Whether you are looking to make the gym a bigger part of your life, or you want other people in your life to be more active, there’s several stages of change in thought process people generally go through to make the transition from temporary to lifestyle. Everyone may not have the same transition process, but most are very similar to the following stages of change. Knowing where someone, or even your own self, falls into the transition spectrum is very useful in making the gym a lifestyle.
The Process of Changes
Before any thoughts of change come about, the individual does not consider changing their lives. This could be from lack of information about the negative health consequences of a sedentary lifestyle or they just haven’t experienced any adverse effects yet. Whatever the reason, they don’t want to change. I won’t even sugar coat the fact that I really did not want to be a gym rat in college. I did not want to change my activity level and definitely did not listen to people who tried to educate me on the benefits. I thought it was a waste of my time to do cardio or exercise.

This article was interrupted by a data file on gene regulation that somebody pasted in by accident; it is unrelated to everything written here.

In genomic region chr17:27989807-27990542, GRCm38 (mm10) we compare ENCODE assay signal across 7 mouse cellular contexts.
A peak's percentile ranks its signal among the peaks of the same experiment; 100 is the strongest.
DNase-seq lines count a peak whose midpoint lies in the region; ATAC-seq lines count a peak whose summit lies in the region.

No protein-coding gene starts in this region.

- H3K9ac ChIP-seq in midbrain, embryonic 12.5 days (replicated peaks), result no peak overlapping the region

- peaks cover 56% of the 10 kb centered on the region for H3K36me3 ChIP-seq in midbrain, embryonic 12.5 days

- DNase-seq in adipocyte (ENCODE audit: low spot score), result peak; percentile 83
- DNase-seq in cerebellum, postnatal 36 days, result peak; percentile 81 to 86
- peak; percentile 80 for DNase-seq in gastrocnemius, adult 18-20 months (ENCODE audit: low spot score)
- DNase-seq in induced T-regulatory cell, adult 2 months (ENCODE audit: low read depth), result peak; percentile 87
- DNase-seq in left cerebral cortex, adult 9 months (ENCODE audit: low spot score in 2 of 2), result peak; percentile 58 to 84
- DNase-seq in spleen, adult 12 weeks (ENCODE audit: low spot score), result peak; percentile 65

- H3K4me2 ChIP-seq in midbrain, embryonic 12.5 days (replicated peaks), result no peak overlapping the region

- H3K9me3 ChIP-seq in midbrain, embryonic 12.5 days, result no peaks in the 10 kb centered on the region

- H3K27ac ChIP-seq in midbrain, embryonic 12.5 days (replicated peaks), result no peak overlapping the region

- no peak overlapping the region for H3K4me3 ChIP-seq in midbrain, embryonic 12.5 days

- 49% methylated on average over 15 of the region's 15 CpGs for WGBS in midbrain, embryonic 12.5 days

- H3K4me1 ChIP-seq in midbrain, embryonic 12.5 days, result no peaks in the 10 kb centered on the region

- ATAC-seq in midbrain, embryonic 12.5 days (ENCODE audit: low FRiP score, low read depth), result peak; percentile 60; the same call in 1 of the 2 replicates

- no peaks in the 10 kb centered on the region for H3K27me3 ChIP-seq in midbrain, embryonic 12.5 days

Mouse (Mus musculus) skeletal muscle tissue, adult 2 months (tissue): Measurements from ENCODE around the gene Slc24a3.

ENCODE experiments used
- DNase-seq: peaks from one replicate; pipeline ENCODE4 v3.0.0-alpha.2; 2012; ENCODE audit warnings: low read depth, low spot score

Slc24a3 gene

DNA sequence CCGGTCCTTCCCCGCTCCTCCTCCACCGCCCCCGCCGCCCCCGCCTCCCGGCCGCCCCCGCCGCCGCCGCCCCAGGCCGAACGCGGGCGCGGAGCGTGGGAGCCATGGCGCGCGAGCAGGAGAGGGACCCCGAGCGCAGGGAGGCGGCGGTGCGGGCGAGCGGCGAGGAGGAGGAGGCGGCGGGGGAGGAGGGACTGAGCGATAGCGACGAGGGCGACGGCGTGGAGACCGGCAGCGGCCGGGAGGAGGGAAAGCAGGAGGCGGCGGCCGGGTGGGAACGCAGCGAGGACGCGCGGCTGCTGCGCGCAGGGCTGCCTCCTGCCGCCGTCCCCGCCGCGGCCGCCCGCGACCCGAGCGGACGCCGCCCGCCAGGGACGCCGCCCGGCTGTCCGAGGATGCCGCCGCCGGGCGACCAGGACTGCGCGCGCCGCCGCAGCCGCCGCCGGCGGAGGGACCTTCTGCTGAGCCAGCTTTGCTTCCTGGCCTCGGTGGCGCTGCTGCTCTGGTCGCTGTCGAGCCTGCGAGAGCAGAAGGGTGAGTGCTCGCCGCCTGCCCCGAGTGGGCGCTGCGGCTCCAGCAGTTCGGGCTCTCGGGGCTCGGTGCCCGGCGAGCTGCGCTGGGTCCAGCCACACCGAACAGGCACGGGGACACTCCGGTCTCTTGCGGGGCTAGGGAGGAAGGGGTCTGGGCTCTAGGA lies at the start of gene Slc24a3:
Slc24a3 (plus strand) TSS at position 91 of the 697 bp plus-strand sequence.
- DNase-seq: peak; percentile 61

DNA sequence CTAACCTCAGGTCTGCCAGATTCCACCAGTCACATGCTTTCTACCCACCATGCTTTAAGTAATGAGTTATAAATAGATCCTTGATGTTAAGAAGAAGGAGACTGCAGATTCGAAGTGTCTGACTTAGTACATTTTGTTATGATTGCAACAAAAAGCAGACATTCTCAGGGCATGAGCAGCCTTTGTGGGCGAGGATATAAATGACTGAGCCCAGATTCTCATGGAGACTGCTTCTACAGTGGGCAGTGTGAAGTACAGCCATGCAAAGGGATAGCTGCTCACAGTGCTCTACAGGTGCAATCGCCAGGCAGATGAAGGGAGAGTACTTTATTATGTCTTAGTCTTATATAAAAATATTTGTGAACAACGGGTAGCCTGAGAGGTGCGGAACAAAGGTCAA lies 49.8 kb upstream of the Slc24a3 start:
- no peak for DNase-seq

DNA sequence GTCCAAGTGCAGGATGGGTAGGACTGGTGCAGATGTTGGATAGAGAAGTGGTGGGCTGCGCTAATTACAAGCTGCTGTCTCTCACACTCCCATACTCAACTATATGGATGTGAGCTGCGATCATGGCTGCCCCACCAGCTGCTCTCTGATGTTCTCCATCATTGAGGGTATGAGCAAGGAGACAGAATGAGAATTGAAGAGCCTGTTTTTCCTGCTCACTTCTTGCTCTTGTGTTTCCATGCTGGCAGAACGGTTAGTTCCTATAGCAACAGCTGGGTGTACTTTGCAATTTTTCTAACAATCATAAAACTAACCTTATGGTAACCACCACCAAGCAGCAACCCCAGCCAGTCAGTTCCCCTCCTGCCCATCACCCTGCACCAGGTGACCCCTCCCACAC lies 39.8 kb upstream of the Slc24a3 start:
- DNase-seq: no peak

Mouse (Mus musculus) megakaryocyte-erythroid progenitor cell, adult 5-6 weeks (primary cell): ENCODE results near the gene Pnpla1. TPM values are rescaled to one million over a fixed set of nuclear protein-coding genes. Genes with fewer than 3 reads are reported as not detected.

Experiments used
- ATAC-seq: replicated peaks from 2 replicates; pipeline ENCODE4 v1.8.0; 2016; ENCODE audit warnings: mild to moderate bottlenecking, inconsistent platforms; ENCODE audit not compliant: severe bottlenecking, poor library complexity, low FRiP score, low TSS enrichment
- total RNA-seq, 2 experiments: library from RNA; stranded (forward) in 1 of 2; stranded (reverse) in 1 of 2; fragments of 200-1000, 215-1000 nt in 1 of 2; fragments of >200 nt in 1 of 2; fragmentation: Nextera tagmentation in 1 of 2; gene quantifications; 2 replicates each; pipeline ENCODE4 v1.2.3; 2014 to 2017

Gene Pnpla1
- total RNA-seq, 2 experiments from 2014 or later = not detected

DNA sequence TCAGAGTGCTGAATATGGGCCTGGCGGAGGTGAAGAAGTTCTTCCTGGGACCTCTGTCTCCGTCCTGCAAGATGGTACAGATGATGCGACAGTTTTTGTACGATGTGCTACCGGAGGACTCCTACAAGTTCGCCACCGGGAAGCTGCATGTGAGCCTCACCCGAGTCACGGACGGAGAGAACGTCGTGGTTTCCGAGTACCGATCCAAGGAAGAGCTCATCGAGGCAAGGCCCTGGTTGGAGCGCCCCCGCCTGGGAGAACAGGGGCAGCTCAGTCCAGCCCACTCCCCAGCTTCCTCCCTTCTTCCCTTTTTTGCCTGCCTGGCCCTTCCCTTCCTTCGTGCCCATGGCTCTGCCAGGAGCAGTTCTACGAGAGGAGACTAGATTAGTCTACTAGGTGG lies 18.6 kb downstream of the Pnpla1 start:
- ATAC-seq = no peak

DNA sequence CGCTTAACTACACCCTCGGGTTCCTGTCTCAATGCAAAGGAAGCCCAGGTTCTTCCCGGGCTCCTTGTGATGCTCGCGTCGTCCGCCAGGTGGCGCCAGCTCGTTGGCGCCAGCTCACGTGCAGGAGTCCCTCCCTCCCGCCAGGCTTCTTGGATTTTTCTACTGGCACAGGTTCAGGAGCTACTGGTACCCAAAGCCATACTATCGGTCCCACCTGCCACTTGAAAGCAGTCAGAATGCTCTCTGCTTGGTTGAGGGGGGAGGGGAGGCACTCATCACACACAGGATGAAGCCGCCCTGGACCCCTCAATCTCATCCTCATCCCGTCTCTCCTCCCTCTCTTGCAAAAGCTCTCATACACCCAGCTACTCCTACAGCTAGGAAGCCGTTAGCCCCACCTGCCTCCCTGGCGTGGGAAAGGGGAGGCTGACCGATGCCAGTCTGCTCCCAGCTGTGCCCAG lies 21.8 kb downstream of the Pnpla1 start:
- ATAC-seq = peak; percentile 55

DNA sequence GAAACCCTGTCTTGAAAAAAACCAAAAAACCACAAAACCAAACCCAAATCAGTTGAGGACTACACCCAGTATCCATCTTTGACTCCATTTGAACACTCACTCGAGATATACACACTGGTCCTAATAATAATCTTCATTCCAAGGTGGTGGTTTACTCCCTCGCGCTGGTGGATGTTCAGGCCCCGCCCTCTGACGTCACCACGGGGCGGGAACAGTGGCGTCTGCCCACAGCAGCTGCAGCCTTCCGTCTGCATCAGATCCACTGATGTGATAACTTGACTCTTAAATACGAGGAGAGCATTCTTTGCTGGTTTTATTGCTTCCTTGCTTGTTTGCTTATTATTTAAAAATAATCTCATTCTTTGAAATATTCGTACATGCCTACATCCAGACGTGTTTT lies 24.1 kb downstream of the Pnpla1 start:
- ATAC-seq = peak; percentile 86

The beginning of making life changes is when you think of what you would like to change as well as the reasons why. But, there’s still no action actually taken. A great example of this was when my clothes started to fit me differently about half way through my first semester of college and knew that added activity would help shed the unwanted weight, but still avoided the gym like the plague.